Tim McCanlies was hired to write the script, though Bird was somewhat displeased with having another writer on board, as he himself wanted to write the screenplay.[4] He later changed his mind after reading McCanlies' unproduced screenplay for Secondhand Lions.[2] In Bird's original story treatment, America and the USSR were at war at the end, with the Giant dying. McCanlies decided to have a brief scene displaying his survival, stating, "You can't kill E.T. and then not bring him back." McCanlies finished the script within two months, and was surprised once Bird convinced the studio not to use Townshend's songs. Townshend did not care either way, saying "Well, whatever, I got paid."[4] McCanlies was given a three-month schedule to complete a script, and it was by way of the film's tight schedule that Warner Bros. "didn't have time to mess with us" as McCanlies said.[5] Hughes himself was sent a copy of McCanlies' script and sent a letter back, saying how pleased he was with the version. In the letter, Hughes stated, "I want to tell you how much I like what Brad Bird has done. He’s made something all of a piece, with terrific sinister gathering momentum and the ending came to me as a glorious piece of amazement. He’s made a terrific dramatic situation out of the way he’s developed The Iron Giant. I can’t stop thinking about it."[2]


Bird opted to produce The Iron Giant entirely in the widescreen CinemaScope format, but was warned against doing so by his advisers. Bird felt it was appropriate to use the format, as many films from the late 1950s were produced in such widescreen formats, and was eventually allowed to produce the feature in the wide 2.39:1 CinemaScope aspect ratio[6] It was decided to animate the Giant using computer-generated imagery as the various animators working on the film found it hard "drawing a metal object in a fluid-like manner."[2] A new computer program was created for this task, while the art of Norman Rockwell, Edward Hopper and N.C. Wyeth inspired the design. Bird brought in students from CalArts to assist in minor animation work due to the film's busy schedule. The Giant's voice was originally to be electronically modulated but the filmmakers decided they "needed a deep, resonant and expressive voice to start with", and were about to hire Peter Cullen, due to his history with voice acting robot characters, but due to Cullen's unavailability at the time, Vin Diesel was hired instead.[2] Cullen did some voice-over work for the film's theatrical trailer. Teddy Newton, a storyboard artist, played an important role in shaping the film's story. Newton's first assignment on staff involved being asked by Bird to create a film within a film to reflect the "hygiene-type movies that everyone saw when the bomb scare was happening."

Newton came to the conclusion that a musical number would be the catchiest alternative, and the "Duck and Cover sequence" came to become one of the crew members' favorites of the film.[7] Nicknamed "The X-Factor" by story department head Jeffery Lynch, the producers gave him artistic freedom on various pieces of the film's script.[8]


The score for the film was composed and conducted by Michael Kamen. Bird's original temp score, "a collection of Bernard Hermann cues from 50's and 60's sci-fi films," initially scared Kamen.[9] Believing the sound of the orchestra is important to the feeling of the film, Kamen "decided to comb eastern Europe for an "old-fashioned" sounding orchestra and went to Prague to hear Vladimir Ashkenazy conduct the Czech Philharmonic in Strauss's An Alpine Symphony." Eventually, the Czech Philharmonic was the orchestra used for the film's score, with Bird describing the symphony orchestra as "an amazing collection of musicians."[10] The score for The Iron Giant was recorded in a rather unconventional manner, compared to most films: recorded over one week at the Rudolfinum in Prague, the music was recorded without conventional uses of syncing the music, in a method Kamen described in a 1999 interview as "[being able to] play the music as if it were a piece of classical repertoire."[9] Kamen's score for The Iron Giant won the Annie Award for Music in an Animated Feature Production on November 6, 1999.[11]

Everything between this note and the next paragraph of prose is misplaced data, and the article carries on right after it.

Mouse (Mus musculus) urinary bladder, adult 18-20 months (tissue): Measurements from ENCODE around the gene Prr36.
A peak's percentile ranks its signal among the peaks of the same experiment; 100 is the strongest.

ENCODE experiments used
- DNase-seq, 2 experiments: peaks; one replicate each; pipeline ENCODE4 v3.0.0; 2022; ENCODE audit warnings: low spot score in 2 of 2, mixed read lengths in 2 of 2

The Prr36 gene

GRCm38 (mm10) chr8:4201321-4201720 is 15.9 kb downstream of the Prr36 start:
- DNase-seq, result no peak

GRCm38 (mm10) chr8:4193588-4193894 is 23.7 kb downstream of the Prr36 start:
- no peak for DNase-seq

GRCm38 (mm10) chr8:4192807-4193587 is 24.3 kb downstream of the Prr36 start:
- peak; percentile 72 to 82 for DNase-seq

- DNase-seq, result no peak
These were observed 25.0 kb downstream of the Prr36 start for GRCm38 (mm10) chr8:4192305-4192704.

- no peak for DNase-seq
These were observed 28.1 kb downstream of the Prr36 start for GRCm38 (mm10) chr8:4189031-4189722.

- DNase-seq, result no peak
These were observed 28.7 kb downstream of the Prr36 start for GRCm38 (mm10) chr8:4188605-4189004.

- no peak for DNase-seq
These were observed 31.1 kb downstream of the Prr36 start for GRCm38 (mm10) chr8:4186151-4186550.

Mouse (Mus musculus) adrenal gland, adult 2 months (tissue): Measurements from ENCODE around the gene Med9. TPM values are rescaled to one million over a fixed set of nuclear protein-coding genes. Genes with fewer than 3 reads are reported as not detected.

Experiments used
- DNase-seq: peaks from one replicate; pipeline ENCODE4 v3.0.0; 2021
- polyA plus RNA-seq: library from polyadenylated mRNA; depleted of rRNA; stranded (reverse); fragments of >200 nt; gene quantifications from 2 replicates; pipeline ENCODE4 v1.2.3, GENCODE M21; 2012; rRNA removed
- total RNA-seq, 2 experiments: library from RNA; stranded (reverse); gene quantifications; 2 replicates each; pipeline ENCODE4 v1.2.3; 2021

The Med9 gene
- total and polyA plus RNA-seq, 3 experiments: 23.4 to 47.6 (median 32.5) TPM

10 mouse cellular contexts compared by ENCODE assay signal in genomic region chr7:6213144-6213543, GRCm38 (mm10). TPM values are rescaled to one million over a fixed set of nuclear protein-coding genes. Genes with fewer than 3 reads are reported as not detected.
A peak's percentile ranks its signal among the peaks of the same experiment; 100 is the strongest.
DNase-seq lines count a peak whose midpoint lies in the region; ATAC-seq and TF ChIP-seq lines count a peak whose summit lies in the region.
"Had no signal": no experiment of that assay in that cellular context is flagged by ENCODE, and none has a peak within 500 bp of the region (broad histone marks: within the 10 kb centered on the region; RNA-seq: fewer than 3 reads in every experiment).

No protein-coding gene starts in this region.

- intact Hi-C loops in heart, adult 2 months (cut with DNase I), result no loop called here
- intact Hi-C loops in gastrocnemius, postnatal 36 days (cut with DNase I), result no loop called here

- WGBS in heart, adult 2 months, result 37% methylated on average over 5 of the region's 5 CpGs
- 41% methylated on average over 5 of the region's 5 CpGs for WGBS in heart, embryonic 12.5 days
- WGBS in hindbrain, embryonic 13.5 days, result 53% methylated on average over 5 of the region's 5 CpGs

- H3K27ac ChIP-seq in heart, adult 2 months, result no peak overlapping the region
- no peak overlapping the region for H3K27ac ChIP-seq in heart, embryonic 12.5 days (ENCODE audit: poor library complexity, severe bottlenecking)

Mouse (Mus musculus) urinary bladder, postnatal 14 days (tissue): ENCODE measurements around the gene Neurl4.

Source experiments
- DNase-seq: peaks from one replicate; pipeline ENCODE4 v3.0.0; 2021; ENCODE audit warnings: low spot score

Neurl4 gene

The film is set in 1957 during a period of the Cold War characterized by escalation in tension between the United States and the Soviet Union. In 1957, Sputnik was launched, raising the possibility of nuclear attack from space. Anti-communism and the potential threat of nuclear destruction cultivated an atmosphere of fear and paranoia which also led to a proliferation of films about alien invasion. In one scene, Hogarth's class is seen watching an animated film named Atomic Holocaust, based on Duck and Cover, an actual film that offered advice on how to survive if the USSR bombed the USA. The film also has an anti-gun message in it. When the Iron Giant sees a deer get killed by hunters, the Iron Giant notices two rifles discarded by the deer's body. The Iron Giant's eyes turn red showing hostility to any gun. It is repeated throughout the film, "Guns kill." and "You're not a gun." Despite the anti-war and anti-gun themes, the film avoids demonizing the military, and presents General Rogard as an essentially rational and sympathetic figure, in contrast to the power-hungry civilian Mansley. Hogarth's message to the giant, "You are who you choose to be", played a pivotal role in the film. Writer Tim McCanlies commented that "At a certain point, there are deciding moments when we pick who we want to be. And that plays out for the rest of your life." McCanlies said that movies can provide viewers with a sense of right and wrong, and expressed a wish that the movie would "make us feel like we're all part of humanity [which] is something we need to feel."[5]